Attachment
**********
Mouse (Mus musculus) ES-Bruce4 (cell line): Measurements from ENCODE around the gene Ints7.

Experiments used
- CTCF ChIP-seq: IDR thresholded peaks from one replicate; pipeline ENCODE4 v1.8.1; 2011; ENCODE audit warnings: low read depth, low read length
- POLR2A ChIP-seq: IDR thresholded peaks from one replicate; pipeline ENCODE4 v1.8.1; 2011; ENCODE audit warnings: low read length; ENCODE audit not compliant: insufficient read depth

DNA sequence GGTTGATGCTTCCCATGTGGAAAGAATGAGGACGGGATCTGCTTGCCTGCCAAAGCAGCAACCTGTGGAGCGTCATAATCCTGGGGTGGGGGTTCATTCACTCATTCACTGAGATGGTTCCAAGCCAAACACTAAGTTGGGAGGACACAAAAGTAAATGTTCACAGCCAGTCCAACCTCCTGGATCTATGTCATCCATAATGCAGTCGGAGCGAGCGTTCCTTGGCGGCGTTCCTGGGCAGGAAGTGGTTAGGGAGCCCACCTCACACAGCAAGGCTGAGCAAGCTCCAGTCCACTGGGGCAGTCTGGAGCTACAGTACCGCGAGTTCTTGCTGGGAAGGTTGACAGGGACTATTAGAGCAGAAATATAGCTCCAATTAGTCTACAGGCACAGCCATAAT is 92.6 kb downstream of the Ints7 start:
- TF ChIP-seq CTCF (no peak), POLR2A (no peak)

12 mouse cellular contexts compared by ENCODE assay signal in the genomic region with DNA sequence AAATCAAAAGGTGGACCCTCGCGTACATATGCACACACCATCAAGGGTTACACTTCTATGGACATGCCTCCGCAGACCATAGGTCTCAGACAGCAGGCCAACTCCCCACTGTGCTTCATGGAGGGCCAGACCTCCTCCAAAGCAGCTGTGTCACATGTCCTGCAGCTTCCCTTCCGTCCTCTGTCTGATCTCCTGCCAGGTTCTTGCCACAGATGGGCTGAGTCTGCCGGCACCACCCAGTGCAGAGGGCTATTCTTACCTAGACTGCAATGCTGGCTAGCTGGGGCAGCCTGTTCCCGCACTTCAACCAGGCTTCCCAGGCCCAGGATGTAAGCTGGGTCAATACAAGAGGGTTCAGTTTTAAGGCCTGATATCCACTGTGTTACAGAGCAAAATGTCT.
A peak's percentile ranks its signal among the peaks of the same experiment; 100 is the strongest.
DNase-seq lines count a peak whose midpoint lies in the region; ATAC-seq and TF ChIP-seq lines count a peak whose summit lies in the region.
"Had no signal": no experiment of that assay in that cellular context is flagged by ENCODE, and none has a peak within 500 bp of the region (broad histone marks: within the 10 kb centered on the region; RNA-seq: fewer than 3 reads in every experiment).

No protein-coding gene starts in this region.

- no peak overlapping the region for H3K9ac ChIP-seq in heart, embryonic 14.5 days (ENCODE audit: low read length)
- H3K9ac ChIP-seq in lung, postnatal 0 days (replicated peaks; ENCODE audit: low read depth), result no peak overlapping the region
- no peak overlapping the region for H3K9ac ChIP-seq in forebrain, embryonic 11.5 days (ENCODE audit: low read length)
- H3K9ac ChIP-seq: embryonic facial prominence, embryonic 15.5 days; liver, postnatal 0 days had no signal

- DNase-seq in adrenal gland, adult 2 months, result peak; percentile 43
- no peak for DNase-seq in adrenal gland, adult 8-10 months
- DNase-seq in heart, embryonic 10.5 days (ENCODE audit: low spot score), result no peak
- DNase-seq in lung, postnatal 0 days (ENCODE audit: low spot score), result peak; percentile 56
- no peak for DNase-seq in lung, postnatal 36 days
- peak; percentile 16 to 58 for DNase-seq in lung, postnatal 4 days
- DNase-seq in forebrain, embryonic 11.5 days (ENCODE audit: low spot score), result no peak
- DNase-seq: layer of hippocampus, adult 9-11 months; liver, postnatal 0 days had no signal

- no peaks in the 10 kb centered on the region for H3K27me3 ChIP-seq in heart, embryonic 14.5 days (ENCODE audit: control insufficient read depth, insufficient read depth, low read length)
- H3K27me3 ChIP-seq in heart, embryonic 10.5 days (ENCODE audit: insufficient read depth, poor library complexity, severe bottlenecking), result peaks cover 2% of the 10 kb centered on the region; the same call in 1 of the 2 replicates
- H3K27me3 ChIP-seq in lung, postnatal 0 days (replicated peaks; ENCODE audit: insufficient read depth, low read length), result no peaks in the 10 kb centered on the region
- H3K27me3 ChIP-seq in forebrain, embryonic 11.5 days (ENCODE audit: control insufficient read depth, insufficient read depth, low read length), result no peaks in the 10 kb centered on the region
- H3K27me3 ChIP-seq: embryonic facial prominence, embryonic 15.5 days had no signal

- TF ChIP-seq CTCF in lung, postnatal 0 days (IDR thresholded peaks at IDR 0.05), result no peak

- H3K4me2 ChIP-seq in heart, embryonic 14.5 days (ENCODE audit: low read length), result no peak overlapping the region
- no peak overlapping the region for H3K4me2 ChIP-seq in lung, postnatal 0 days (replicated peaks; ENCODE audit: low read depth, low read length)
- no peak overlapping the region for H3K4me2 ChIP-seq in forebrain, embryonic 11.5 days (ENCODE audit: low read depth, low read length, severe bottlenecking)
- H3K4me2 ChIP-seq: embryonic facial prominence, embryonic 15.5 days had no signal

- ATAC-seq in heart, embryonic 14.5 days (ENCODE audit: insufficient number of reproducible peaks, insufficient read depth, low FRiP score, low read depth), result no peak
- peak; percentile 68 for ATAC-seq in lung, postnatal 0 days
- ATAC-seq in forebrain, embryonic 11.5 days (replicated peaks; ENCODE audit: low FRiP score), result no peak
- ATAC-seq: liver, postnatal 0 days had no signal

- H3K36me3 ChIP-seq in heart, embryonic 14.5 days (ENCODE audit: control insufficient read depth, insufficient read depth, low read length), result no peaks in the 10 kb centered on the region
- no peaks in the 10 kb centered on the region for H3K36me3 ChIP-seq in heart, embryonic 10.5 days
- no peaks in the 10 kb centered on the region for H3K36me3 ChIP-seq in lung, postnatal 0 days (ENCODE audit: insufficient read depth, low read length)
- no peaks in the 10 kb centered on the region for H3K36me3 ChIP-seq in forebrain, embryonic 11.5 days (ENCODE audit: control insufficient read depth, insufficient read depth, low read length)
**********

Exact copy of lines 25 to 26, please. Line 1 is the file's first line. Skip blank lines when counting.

- H3K27me3 ChIP-seq in heart, embryonic 10.5 days (ENCODE audit: insufficient read depth, poor library complexity, severe bottlenecking), result peaks cover 2% of the 10 kb centered on the region; the same call in 1 of the 2 replicates
- H3K27me3 ChIP-seq in lung, postnatal 0 days (replicated peaks; ENCODE audit: insufficient read depth, low read length), result no peaks in the 10 kb centered on the region